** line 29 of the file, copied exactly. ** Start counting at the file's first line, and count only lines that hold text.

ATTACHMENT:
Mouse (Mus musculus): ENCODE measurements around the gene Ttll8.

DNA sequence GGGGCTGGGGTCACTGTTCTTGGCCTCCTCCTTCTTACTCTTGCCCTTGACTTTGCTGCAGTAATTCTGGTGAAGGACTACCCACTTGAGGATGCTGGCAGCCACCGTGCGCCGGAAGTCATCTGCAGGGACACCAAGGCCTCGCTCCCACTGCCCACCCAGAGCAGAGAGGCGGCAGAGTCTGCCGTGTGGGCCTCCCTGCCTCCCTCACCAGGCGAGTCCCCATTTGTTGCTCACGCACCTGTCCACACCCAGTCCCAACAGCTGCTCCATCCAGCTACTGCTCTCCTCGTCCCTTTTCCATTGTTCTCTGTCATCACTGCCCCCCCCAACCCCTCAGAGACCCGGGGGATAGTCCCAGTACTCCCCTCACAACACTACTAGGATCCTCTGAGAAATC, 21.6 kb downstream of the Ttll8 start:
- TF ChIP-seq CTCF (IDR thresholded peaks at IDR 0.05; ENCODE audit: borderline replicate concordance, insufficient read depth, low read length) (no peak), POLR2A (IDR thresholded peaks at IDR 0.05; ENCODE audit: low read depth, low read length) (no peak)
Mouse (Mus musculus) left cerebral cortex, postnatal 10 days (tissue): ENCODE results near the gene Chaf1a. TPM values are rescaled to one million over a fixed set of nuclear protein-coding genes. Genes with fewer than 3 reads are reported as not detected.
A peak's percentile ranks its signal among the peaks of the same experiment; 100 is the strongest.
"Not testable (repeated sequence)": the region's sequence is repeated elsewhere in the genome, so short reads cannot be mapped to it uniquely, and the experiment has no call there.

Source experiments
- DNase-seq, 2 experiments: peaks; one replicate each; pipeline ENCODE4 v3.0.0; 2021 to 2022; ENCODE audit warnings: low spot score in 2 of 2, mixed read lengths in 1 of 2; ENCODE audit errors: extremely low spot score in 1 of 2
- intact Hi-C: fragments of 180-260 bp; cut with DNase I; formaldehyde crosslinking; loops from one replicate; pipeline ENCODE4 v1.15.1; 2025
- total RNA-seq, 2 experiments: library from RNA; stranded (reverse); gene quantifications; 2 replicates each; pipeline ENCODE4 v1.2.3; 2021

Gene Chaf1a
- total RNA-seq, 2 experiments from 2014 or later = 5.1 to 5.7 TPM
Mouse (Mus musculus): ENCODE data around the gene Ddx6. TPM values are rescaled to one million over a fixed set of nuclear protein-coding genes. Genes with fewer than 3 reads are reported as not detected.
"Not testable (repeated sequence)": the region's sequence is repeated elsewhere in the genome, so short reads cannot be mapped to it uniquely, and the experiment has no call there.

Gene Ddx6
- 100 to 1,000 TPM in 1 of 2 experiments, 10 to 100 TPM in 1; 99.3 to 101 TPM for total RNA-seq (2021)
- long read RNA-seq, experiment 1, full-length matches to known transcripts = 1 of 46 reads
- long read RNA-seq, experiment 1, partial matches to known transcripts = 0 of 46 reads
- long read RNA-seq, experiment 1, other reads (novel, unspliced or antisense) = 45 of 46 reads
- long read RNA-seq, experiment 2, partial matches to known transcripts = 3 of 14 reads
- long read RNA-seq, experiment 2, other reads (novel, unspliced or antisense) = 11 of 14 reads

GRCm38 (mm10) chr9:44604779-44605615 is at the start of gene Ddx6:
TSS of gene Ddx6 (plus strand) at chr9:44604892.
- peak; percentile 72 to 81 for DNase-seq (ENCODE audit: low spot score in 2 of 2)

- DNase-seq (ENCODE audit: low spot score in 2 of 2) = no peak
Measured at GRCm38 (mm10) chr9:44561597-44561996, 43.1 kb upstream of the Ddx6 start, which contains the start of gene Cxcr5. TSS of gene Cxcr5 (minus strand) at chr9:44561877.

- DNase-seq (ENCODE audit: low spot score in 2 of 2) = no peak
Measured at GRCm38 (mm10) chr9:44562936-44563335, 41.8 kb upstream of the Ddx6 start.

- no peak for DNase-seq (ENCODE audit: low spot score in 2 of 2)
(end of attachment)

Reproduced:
- no peak for DNase-seq (ENCODE audit: low spot score in 2 of 2)